The Legal Aspect
of Aerial Imagery in GIS
Soon after the invention of the portable camera in the mid-19th century, aerial photography began being used, although its effectiveness greatly increased with airplanes in the 20th century. “Photogrammetry, the science of measuring geometry from images, was well-developed by the early 1930s, and there have been continuous refinements since.” Today, the Farm Service Agency (FSA) under the United States Department of Agriculture (USDA) has a program called the National Agriculture Imagery Program (NAIP) which acquires imagery during the typical growing seasons across the Continental United States.
On May 19, 1986, the United States Supreme Court handed down a decision on a case that had impact on Geographic Information Systems (GIS) and a cartographer's ability to use aerial imagery for map making. The case was Dow Chemical Company v. United States where Dow Chemical had filed suit against the Environmental Protection Agency, who had used aerial photography as a monitoring device against Dow.
This article investigates the impact of this case on GIS. To more fully explore this topic, it is first necessary to look at the case being discussed. Then it will be possible to explore the topic more fully. It is only after the topic has been explored that conclusions and predictions can be made.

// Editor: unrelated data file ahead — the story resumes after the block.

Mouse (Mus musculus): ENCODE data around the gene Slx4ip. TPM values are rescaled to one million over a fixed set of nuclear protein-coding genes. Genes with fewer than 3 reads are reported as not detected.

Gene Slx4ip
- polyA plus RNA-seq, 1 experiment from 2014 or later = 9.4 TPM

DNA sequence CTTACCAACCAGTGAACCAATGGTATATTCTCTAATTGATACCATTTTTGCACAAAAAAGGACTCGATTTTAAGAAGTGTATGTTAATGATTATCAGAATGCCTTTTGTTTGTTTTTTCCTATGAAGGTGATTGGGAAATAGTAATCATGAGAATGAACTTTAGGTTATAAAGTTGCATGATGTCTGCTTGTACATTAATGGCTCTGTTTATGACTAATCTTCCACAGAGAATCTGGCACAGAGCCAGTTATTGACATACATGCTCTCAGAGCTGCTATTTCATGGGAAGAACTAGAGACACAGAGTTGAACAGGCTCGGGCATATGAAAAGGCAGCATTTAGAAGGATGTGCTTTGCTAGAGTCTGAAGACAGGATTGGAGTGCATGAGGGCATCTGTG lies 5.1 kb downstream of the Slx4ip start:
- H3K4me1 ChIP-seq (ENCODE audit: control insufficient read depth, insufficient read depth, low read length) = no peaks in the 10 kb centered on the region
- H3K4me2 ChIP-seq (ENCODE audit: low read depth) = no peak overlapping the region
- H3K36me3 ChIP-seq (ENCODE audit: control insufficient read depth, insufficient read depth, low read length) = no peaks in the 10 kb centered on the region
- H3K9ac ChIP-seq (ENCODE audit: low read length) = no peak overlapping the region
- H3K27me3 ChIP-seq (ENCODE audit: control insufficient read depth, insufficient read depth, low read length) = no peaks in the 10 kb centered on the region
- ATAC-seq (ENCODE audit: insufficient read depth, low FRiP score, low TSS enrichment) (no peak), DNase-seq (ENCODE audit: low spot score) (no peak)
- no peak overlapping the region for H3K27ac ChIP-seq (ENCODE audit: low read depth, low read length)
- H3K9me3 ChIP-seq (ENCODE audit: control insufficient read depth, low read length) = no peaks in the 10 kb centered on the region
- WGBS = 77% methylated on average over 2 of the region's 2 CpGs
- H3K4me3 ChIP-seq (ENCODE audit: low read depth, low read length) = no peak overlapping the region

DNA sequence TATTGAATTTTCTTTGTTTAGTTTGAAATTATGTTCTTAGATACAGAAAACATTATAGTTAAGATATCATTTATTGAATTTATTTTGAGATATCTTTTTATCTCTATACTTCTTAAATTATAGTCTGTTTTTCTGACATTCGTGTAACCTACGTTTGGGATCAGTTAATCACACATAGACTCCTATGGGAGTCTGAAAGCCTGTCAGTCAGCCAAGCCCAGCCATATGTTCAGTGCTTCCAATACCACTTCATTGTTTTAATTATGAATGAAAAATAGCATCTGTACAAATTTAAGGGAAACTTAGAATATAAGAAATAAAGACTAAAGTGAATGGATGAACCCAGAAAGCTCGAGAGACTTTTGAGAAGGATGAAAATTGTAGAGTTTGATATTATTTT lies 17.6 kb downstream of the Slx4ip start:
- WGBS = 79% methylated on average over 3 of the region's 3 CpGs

II. Dow Chemical Co. V United States
This case was heard by the United States Supreme Court in 1986. Dow Chemical was the plaintiff and the United States the defendant. Dow Chemical operates a two thousand acre plant in Midland, Michigan. There are numerous buildings, pipes, and conduits that are visible from the air. Dow maintains extremely tight ground security that stops any ground-level public views of the facility. It also investigates any low level aircraft flyovers of the facility. However, Dow does not conceal all its grounds from aerial view. Dow...
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